Culture | Japan Pulse

Can mah-jongg and pachinko parlors clean up their acts?

by Felicity Hughes

Contributing Writer

When we think of mah-jongg we generally conjure up images of middle-aged guys playing in dingy rooms, filled with thick blue smoke. So we definitely took note when we heard of  Kien Mah-Jongg Story, a new parlor that is offering a refreshingly smoke-free environment to its customers.

“Fewer people smoke and there’s a lot of people who hate smoking,” said company president Akira Aiba in a recent interview with Shibuya Keizai Shimbun. The atmosphere at Kien (no-smoking) Mah-jongg Story is “low key and chic” and designed to attract a younger, more fashionable, crowd in their 20s and 30s. Though the mahjong world of the past was predominantly male, Internet mahjong sites have turned on a new generation of younger female players.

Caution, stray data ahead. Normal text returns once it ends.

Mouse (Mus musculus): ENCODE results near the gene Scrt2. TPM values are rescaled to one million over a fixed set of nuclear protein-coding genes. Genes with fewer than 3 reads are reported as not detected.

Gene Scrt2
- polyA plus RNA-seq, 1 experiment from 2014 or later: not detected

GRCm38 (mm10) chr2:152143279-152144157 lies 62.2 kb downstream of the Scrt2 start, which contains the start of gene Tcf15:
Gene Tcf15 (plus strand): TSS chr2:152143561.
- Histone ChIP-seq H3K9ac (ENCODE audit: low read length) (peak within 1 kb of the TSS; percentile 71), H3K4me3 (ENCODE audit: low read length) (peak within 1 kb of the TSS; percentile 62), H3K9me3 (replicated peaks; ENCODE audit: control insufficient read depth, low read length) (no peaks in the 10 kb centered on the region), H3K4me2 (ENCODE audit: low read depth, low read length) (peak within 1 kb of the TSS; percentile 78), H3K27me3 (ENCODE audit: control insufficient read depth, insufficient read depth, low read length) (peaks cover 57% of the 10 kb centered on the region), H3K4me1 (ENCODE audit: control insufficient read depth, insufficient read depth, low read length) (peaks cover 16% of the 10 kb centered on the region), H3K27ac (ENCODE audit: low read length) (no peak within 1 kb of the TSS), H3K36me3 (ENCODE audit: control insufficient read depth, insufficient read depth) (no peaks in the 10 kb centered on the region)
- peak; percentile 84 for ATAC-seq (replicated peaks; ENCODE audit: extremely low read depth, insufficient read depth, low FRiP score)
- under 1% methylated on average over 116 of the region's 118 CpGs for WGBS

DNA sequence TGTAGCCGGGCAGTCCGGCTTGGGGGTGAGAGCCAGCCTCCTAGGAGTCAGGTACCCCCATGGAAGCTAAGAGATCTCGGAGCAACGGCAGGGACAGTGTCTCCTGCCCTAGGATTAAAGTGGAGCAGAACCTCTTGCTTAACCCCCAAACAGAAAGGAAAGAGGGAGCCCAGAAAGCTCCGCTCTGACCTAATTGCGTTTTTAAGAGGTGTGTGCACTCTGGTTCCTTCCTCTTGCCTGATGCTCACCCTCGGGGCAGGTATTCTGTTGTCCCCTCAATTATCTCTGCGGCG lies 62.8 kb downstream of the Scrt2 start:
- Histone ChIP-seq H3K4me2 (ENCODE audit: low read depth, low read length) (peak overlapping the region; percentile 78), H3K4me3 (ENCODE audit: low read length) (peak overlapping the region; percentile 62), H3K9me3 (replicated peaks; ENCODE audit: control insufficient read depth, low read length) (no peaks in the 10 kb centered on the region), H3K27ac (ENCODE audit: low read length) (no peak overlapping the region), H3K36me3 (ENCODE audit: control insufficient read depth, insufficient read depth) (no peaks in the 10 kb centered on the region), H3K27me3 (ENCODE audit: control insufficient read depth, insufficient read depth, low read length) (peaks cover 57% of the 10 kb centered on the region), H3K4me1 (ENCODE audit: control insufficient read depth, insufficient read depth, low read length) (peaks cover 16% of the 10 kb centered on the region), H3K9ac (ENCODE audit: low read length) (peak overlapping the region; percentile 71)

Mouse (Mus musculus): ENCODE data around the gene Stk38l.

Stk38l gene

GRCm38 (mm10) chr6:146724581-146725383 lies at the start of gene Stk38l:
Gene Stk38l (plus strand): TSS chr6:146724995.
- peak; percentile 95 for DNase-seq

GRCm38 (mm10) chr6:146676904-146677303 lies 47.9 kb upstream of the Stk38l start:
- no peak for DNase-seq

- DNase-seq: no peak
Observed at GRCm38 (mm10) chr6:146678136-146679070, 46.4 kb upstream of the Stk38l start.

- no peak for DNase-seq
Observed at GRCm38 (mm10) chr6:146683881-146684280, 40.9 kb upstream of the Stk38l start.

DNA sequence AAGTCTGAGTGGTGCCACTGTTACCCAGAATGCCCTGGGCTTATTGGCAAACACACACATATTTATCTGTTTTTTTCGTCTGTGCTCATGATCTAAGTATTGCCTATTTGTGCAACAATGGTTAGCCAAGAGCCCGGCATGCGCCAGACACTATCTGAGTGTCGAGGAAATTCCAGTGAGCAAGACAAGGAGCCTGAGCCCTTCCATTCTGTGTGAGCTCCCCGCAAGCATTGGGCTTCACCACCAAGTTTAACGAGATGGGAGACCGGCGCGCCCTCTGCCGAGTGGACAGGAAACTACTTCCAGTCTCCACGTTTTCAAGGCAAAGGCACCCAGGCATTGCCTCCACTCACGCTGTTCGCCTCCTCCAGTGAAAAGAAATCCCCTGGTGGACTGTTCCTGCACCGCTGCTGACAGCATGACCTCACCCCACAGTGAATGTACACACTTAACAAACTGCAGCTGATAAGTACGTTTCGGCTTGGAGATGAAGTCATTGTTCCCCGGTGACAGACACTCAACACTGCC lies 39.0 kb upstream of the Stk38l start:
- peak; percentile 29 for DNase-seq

The trend isn’t limited to the younger generation. According to a recent article in the Telegraph, Japan’s elderly generation are also opting to play the game in a healthier environment. Kenkou (healthy) Mah-jongg parlors (many of which are owned by Galapagos), where drinking, gambling and smoking are forbidden, have opened all over the country and are attracting a mainly female, elderly clientele.

Pachinko, another gaming industry that’s traditionally associated with chain smokers, appears to be taking steps — baby steps — toward cleaning up its act. You can be forgiven for thinking that pachinko parlors require their patrons to smoke, but there are actually a few places of refuge for non-smokers and their numbers are growing. Furthermore, there’s been talk in the Diet of extending the public smoking ban to places such as pachinko parlors, though you can bet that the owners and the tobacco industry will put up a fight.

What do you think? Should the smokers be kicked off the premises?